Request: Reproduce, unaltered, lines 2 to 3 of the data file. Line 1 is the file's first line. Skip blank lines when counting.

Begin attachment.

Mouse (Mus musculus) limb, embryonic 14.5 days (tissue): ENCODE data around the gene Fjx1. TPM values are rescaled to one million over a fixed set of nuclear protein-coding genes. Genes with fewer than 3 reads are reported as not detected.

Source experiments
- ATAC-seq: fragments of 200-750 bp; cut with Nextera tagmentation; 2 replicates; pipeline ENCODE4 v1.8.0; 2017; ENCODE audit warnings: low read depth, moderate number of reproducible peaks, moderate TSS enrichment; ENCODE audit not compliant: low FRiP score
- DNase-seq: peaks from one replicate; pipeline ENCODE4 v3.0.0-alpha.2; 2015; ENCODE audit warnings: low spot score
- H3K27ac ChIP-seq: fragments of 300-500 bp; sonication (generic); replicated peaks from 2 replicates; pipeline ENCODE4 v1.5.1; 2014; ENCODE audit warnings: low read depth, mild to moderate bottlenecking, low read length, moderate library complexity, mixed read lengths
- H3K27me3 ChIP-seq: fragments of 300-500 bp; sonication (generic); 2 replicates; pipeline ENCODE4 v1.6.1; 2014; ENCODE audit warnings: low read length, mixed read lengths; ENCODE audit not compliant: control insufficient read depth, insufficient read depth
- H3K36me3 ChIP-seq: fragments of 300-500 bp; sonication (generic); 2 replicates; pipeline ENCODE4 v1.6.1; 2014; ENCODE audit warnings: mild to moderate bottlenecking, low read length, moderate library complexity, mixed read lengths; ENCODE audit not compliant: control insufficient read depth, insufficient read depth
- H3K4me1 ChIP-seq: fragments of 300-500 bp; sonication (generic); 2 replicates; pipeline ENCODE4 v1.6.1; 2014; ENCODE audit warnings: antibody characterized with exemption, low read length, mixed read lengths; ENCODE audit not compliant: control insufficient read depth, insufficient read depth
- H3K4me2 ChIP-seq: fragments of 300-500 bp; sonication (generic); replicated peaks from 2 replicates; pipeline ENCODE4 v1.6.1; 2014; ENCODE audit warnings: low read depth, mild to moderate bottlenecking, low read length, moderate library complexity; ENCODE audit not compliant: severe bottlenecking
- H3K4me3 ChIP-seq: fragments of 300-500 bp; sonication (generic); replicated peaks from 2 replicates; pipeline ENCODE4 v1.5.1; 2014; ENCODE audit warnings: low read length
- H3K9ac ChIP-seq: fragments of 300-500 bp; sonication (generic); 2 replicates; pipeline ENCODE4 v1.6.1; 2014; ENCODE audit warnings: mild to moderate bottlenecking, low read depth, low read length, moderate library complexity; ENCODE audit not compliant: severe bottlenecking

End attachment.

Source experiments
- ATAC-seq: fragments of 200-750 bp; cut with Nextera tagmentation; 2 replicates; pipeline ENCODE4 v1.8.0; 2017; ENCODE audit warnings: low read depth, moderate number of reproducible peaks, moderate TSS enrichment; ENCODE audit not compliant: low FRiP score